In addition, one trader from Millennium Partners has been convicted for late trading as a result of the probe, and several other firms, including Merrill Lynch, Alliance Capital Management and Prudential Securities have fired personnel.

Read the full case: The New York State Investigation Reveals Mutual Fund Fraud Canary Capital Partners, Ltd.

MUTUAL FUND ADVERTISING

Responding to concerns that individual investors are buying into mutual funds as a result of misleading print and television advertising, the Securities and Exchange Commission is phasing in new guidelines for advertising.

  • Funds will have to make information on their current performance available either through a Web site or a toll-free number. Previously, the funds could chose which return period they chose to highlight in ads.
  • Fund advertisements will be required to illustrate risks as well as returns. New ads must acknowledge that the funds can go down as well as up and clearly state that past performance is not a guarantee of future results.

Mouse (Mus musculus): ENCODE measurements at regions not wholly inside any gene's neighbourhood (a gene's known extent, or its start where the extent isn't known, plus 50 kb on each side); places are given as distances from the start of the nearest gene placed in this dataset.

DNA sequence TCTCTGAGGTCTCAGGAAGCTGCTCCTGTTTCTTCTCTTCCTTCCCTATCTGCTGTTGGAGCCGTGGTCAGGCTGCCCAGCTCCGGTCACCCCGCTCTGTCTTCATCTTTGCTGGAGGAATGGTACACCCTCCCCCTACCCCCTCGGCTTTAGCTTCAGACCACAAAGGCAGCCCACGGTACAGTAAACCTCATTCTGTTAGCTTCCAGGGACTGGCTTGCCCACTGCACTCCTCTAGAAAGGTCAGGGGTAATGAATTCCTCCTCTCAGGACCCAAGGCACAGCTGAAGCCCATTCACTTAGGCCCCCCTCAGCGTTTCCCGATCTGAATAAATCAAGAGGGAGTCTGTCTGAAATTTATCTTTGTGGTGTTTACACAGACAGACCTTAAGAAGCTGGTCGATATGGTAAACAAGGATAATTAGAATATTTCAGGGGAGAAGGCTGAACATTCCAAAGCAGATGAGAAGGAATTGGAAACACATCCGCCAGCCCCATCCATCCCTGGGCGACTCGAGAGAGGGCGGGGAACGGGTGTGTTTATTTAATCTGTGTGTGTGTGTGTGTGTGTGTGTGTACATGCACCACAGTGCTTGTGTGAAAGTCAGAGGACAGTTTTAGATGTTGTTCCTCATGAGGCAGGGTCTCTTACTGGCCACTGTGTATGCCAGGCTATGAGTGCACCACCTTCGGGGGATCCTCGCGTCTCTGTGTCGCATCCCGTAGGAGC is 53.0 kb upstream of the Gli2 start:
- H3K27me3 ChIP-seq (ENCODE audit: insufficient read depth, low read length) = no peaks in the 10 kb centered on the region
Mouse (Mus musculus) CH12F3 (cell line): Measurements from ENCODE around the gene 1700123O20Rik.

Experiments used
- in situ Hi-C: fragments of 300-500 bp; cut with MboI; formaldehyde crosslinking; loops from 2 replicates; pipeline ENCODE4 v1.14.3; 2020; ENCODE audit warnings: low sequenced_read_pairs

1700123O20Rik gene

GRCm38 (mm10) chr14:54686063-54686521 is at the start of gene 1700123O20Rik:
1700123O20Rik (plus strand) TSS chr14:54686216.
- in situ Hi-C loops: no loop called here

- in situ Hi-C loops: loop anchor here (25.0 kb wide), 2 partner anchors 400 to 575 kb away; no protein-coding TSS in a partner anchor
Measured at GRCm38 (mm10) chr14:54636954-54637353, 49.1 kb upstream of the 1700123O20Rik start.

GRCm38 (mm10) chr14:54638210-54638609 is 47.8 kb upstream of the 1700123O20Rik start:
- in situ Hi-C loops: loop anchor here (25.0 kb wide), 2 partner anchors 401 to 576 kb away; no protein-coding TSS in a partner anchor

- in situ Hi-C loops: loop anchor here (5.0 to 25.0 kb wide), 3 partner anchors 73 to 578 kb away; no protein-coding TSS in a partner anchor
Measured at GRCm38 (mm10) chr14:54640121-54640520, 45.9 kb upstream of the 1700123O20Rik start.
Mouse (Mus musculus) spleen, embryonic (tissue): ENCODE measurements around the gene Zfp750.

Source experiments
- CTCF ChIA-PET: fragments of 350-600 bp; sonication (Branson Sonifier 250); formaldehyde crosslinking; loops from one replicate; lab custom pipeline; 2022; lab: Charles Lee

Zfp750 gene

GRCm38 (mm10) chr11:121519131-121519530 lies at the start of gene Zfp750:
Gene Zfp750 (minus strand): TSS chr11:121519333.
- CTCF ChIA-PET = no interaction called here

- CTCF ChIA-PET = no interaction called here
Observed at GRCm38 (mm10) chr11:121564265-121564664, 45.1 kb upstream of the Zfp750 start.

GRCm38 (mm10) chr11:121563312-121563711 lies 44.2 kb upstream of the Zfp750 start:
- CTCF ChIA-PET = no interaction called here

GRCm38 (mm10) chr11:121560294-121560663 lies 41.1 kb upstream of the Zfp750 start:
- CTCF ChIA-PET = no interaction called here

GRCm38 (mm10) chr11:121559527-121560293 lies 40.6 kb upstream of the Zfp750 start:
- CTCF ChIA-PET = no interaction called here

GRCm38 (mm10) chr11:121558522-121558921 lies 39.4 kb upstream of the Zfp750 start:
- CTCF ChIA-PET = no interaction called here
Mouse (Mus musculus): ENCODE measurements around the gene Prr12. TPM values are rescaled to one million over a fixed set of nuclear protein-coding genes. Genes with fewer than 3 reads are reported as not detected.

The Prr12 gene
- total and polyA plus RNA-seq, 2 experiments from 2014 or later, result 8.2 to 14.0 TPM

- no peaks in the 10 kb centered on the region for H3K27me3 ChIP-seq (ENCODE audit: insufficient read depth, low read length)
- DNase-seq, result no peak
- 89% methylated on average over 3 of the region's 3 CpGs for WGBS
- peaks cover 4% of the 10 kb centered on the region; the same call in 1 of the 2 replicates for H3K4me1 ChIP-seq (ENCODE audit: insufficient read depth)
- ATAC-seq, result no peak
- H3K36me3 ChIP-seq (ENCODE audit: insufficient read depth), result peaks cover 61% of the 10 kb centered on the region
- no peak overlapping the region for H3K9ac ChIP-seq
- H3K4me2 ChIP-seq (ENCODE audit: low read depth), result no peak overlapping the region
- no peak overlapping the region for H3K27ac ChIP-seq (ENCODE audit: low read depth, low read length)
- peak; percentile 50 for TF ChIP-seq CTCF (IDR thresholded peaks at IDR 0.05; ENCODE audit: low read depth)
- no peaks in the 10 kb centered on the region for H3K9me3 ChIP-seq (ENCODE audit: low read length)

• Any advertising material will also have to explain clearly the fundís investment objective, growth or income.
    Fund ads will be required to explain charges and expenses, including sales charges, management fees and exchange fees clearly.

Read the new rules: Amendments to Investment Company Advertising Rules, SEC misleading advertisements

FURTHER INFORMATION

NOW's politics and economy resources
Mutual Fund Investors Center
WALL STREET WEEK WITH FORTUNE: MUTUAL FUNDS
USATODAY: MUTUAL FUNDS

Sources: THE NEW YORK TIMES; THE SEATTLE TIMES; FORBES; THE WASHINGTON POST; THE WALL STREET JOURNAL; USATODAY; MARKETPLACE.

Related Stories:

about feedback pledge © Public Affairs Television. All rights reserved.
go to the full archive